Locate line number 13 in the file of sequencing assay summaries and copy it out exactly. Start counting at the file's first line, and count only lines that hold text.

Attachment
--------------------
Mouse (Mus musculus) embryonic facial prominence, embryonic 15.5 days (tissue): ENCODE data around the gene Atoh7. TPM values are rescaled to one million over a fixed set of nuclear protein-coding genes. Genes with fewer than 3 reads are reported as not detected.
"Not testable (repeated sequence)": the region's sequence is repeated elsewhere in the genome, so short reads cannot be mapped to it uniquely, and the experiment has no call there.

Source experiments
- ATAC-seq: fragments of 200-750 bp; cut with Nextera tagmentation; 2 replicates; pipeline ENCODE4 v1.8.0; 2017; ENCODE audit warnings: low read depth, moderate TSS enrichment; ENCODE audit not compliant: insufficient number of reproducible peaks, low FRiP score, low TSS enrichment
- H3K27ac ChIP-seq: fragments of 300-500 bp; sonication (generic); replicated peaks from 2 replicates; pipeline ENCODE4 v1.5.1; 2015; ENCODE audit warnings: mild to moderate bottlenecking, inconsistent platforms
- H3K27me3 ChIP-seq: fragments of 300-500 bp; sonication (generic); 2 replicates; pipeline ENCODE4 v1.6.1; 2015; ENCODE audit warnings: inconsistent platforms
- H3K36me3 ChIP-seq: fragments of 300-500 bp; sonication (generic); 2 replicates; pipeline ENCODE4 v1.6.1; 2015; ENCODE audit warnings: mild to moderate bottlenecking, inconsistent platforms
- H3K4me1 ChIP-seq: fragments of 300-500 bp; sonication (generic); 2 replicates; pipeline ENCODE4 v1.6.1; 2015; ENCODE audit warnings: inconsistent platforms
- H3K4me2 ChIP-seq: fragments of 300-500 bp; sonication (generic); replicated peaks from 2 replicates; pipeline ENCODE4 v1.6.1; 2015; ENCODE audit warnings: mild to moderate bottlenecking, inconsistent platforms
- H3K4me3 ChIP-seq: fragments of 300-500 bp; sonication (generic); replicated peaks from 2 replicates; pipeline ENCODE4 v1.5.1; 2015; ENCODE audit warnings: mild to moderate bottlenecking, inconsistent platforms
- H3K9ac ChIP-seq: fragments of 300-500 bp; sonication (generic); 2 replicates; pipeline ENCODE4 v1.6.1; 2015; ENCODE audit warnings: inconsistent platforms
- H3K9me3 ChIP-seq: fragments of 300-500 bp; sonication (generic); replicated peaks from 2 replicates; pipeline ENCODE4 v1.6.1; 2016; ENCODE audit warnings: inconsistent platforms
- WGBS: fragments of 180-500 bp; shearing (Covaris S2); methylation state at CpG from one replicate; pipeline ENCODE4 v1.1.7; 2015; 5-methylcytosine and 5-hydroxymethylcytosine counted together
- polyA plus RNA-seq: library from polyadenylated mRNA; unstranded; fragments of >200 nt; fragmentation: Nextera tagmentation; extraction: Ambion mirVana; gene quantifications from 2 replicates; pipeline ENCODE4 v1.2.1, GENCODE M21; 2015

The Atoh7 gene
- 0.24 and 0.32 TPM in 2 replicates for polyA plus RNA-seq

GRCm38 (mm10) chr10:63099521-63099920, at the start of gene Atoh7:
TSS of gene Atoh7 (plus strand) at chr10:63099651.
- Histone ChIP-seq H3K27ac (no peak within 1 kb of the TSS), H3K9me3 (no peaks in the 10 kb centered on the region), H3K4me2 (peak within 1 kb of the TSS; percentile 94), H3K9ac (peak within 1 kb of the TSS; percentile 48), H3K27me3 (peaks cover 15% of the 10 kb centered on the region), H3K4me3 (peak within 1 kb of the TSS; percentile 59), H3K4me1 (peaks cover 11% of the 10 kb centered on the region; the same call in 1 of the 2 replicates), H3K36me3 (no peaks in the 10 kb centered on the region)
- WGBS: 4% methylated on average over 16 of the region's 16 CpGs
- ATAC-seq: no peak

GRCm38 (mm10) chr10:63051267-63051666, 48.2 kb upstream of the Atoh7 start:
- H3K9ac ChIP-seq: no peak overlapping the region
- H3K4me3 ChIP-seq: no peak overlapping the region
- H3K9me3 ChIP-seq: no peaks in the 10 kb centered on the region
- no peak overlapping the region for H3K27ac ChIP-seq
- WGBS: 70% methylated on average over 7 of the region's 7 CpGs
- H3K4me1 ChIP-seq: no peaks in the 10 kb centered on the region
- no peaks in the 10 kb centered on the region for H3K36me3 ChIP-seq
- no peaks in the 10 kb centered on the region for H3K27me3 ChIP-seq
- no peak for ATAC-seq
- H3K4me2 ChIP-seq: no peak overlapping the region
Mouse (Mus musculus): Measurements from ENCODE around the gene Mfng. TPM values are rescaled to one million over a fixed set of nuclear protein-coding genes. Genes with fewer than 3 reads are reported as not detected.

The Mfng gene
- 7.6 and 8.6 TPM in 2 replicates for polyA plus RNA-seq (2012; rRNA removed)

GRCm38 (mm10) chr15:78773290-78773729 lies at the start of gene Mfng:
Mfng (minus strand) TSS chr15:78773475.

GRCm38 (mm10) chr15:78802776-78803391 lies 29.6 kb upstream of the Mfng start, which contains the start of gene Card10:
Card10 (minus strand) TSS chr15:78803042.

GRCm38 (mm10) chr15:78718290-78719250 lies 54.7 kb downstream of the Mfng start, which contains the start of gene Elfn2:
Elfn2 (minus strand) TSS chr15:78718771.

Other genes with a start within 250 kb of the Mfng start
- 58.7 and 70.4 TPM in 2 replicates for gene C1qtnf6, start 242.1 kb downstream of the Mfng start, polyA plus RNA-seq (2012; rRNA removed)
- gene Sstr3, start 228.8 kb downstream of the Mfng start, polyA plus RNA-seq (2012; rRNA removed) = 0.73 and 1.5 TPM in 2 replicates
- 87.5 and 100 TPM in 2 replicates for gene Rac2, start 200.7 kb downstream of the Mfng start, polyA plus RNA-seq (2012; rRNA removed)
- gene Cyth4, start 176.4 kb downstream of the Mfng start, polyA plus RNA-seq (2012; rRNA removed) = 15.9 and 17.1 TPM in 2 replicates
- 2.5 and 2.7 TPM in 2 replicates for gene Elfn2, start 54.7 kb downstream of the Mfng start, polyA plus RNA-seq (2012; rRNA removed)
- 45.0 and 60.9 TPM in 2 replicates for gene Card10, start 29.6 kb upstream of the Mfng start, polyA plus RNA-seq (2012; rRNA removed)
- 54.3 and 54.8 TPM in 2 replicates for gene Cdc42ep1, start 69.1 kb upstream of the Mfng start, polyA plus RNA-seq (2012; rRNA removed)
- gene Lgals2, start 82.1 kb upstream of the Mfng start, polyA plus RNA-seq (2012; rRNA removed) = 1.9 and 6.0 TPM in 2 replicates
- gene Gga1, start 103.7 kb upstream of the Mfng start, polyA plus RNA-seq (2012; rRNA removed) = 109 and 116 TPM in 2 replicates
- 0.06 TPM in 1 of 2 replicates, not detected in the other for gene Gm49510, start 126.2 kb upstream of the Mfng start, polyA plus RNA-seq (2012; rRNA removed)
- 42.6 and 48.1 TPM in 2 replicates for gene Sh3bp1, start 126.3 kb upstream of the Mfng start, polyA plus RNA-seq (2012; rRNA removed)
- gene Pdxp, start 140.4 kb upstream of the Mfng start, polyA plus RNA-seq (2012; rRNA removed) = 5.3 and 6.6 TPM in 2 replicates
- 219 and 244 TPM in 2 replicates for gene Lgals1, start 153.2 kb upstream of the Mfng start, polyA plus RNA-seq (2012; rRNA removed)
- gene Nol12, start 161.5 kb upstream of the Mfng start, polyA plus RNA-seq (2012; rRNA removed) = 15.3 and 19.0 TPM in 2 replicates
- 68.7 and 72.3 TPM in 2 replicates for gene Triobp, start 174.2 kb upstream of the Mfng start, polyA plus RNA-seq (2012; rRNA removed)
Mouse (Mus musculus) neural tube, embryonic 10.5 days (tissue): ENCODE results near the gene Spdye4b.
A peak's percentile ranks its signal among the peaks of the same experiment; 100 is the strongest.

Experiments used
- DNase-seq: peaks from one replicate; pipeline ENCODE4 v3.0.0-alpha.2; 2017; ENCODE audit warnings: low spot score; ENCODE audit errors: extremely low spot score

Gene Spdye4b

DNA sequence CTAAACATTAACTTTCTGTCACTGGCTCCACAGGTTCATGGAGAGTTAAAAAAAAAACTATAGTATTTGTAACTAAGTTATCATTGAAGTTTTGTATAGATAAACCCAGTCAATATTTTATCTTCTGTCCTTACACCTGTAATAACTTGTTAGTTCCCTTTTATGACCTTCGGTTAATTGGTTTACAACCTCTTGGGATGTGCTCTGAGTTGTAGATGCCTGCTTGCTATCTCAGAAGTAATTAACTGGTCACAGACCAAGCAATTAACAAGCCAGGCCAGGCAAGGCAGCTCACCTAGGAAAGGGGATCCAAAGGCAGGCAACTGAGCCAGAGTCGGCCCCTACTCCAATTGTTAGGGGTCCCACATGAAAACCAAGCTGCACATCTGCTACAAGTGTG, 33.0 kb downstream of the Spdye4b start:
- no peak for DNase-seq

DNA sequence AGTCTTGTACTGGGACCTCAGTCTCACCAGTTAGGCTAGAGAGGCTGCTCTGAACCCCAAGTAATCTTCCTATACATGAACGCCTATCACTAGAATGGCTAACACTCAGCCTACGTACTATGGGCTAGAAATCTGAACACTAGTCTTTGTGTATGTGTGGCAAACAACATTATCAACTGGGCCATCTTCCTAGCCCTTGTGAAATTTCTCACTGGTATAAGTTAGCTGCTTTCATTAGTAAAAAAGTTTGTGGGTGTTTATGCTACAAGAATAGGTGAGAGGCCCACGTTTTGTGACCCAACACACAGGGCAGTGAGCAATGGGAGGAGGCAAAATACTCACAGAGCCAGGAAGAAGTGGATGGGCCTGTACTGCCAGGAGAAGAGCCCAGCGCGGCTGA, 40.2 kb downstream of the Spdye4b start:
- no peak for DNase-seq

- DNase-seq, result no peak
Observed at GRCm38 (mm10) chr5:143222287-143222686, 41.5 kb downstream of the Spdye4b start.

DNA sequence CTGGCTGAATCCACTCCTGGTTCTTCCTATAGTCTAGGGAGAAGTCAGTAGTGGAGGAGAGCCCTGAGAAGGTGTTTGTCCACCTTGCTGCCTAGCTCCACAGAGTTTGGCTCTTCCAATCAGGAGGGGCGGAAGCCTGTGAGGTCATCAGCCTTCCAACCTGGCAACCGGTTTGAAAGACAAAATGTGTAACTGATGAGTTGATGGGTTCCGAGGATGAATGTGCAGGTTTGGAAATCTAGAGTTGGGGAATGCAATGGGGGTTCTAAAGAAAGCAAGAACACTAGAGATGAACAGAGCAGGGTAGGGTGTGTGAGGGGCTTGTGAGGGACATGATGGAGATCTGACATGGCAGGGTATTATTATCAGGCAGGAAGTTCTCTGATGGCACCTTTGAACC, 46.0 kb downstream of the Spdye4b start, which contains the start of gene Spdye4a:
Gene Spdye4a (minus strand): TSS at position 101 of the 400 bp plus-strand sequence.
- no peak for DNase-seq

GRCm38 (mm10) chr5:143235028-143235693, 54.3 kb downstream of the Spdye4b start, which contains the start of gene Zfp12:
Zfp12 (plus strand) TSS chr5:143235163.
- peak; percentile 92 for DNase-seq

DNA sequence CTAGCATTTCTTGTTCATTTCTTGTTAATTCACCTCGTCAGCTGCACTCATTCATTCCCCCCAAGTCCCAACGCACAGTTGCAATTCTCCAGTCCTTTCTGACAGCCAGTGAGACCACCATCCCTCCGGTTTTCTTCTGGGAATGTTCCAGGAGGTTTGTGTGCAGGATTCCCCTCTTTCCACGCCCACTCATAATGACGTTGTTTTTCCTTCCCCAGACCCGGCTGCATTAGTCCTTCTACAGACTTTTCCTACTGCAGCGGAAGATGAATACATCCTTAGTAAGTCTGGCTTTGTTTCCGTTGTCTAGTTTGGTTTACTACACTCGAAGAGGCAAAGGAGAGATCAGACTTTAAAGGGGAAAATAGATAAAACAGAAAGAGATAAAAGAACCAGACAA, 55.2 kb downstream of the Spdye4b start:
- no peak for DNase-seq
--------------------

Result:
- WGBS: fragments of 180-500 bp; shearing (Covaris S2); methylation state at CpG from one replicate; pipeline ENCODE4 v1.1.7; 2015; 5-methylcytosine and 5-hydroxymethylcytosine counted together